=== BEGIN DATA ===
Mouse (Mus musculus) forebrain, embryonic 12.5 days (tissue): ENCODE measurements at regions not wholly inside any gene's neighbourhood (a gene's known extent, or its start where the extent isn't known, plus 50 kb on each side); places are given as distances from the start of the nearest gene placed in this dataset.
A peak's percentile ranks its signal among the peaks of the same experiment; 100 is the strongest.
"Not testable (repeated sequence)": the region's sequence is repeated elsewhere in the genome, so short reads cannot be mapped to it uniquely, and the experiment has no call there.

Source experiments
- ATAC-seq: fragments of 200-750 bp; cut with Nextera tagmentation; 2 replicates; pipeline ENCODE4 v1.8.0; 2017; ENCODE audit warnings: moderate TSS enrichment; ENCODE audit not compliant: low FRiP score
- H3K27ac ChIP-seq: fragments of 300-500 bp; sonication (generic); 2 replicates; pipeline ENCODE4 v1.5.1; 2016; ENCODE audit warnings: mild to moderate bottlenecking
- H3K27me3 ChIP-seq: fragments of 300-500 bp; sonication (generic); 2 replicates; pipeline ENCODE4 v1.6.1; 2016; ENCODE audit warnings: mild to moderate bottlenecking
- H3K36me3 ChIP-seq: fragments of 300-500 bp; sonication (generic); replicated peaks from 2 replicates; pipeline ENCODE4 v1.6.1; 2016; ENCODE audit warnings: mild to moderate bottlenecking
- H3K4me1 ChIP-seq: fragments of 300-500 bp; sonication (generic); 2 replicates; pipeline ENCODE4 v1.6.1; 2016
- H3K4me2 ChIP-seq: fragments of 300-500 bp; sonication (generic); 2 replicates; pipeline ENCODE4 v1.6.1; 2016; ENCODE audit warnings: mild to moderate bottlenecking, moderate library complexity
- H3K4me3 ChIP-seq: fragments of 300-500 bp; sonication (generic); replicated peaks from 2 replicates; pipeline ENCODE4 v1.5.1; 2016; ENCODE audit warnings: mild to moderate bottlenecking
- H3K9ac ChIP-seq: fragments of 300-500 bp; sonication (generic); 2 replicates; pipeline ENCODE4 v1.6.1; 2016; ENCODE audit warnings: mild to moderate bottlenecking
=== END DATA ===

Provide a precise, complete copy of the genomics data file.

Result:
Mouse (Mus musculus) forebrain, embryonic 12.5 days (tissue): ENCODE measurements at regions not wholly inside any gene's neighbourhood (a gene's known extent, or its start where the extent isn't known, plus 50 kb on each side); places are given as distances from the start of the nearest gene placed in this dataset.
A peak's percentile ranks its signal among the peaks of the same experiment; 100 is the strongest.
"Not testable (repeated sequence)": the region's sequence is repeated elsewhere in the genome, so short reads cannot be mapped to it uniquely, and the experiment has no call there.

Source experiments
- ATAC-seq: fragments of 200-750 bp; cut with Nextera tagmentation; 2 replicates; pipeline ENCODE4 v1.8.0; 2017; ENCODE audit warnings: moderate TSS enrichment; ENCODE audit not compliant: low FRiP score
- H3K27ac ChIP-seq: fragments of 300-500 bp; sonication (generic); 2 replicates; pipeline ENCODE4 v1.5.1; 2016; ENCODE audit warnings: mild to moderate bottlenecking
- H3K27me3 ChIP-seq: fragments of 300-500 bp; sonication (generic); 2 replicates; pipeline ENCODE4 v1.6.1; 2016; ENCODE audit warnings: mild to moderate bottlenecking
- H3K36me3 ChIP-seq: fragments of 300-500 bp; sonication (generic); replicated peaks from 2 replicates; pipeline ENCODE4 v1.6.1; 2016; ENCODE audit warnings: mild to moderate bottlenecking
- H3K4me1 ChIP-seq: fragments of 300-500 bp; sonication (generic); 2 replicates; pipeline ENCODE4 v1.6.1; 2016
- H3K4me2 ChIP-seq: fragments of 300-500 bp; sonication (generic); 2 replicates; pipeline ENCODE4 v1.6.1; 2016; ENCODE audit warnings: mild to moderate bottlenecking, moderate library complexity
- H3K4me3 ChIP-seq: fragments of 300-500 bp; sonication (generic); replicated peaks from 2 replicates; pipeline ENCODE4 v1.5.1; 2016; ENCODE audit warnings: mild to moderate bottlenecking
- H3K9ac ChIP-seq: fragments of 300-500 bp; sonication (generic); 2 replicates; pipeline ENCODE4 v1.6.1; 2016; ENCODE audit warnings: mild to moderate bottlenecking